Offshore Carbon Capture and Storage: Environmental Impact Assessment, Monitoring and Research Synergies with OA

Chair: Zoë Hilton

Jerry Blackford(1), Gennadi Lessin(1), Jonathon M. Bull(2), Henrik Stahl(3)

1 Plymouth Marine Laboratory, Prospect Place, Plymouth, UK
2 University of Southampton, NOC, Southampton, UK
3 Zayed University, Dubai, UAE.

Background
Carbon Capture and Storage (CCS) is a key climate and OA mitigation option when coupled with fossil or biomass fuels and some industrial processes. Globally, considerable storage capacity lies offshore in geological formations below societally important coastal seas. CCS regulations require environmental impact assessments for CO2 leakage and effective monitoring for detection or assurance. Thus impact assessment is a high CO2 problem, but in contrast to OA, perturbations are spatially and temporally limited, primarily driven by organism stress responses and resilience rather than adaption and migration. Monitoring requires a detailed understanding of near bed carbonate chemistry dynamics and instrumentation capable of surveying large areas efficiently.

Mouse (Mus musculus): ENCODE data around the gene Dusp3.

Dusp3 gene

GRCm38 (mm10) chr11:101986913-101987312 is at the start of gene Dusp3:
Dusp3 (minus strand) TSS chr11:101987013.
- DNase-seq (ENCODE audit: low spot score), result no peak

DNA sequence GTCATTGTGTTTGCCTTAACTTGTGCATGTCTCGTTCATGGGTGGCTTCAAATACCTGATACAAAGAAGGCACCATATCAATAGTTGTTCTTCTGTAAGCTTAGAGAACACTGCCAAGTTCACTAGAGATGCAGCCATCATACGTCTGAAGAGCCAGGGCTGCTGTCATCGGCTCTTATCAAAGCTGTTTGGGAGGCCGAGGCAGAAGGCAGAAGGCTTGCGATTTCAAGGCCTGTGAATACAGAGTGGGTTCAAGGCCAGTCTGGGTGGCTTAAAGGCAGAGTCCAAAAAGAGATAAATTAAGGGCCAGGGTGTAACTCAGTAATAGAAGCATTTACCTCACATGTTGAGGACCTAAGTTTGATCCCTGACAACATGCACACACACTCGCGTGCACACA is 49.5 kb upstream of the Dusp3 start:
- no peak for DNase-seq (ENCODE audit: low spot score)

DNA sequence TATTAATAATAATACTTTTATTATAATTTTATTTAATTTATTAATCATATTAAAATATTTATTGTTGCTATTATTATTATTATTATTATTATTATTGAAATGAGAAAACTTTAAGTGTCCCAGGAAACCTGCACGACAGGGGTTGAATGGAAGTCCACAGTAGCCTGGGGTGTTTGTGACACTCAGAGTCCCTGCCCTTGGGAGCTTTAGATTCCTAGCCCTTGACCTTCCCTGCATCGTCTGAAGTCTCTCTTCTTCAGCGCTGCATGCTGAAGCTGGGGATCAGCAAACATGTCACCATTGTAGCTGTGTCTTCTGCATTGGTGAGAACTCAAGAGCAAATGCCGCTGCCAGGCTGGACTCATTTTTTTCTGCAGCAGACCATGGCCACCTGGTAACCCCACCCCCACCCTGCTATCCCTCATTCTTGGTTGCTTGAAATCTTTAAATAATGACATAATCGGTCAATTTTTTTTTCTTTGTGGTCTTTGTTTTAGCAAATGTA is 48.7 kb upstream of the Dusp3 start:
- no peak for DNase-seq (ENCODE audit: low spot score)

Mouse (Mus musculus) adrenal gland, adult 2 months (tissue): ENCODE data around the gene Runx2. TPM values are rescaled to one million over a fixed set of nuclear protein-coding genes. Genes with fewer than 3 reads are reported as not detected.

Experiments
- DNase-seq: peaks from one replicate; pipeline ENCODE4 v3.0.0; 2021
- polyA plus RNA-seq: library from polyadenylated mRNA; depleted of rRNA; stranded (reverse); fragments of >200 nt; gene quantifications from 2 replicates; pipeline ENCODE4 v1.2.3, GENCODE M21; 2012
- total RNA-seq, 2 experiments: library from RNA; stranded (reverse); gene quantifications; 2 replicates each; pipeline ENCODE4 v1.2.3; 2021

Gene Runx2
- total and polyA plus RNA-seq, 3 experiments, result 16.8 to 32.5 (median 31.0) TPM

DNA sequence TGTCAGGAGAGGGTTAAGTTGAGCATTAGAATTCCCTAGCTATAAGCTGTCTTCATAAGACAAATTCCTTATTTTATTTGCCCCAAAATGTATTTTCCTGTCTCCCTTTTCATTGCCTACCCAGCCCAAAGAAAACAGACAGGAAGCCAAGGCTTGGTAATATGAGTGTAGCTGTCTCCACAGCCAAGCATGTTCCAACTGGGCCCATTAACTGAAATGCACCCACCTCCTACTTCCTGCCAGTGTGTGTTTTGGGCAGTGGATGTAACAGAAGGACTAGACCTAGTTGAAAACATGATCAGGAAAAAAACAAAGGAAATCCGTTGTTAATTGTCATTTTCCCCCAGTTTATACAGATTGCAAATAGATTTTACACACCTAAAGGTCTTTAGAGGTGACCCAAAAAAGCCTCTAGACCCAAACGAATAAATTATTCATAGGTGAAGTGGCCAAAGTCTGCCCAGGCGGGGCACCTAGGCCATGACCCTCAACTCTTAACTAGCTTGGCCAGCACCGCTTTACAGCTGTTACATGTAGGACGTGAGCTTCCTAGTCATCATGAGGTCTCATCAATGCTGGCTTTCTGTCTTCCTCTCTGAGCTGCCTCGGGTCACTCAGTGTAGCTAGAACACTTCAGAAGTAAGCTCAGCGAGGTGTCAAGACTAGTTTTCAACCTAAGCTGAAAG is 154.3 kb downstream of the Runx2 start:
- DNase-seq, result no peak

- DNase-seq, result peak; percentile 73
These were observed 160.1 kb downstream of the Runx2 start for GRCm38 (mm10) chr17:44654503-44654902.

Methods
This talk will detail the linkages between OA research and R&D for CCS, in particular based on a sub-seafloor CO2 controlled release experiment coupled with local and regional modelling of carbonate chemistry, biological response and leakage dispersal.

Findings
For a moderate leak, impact is minimal, spatially restricted and recovery rapid, however carbonate dissolution in the sediments coupled with complex physical flow patterns result in significant patchiness. Modelling of a range of leak scenarios show a log-linear relation between leak rate and impacted area with ~two orders of magnitude variability, depending on hydrodynamic conditions and leak morphology. Impact models illustrate the relationship between pH, exposure time and impact, driven by physiological and ecological processes. In the absence of comprehensive near bed carbonate observations, regional climate models have enabled the development of site specific strategies for monitoring based on AUVs and benthic landers.

Conclusions
For most envisioned leak scenarios, however unlikely, impacts will be restricted and not sufficient to merit concern, especially when compared to climate change and OA. We propose that regulatory driven CCS monitoring, including baseline characterisation and instrumentation development has much synergy with global initiatives to monitor OA.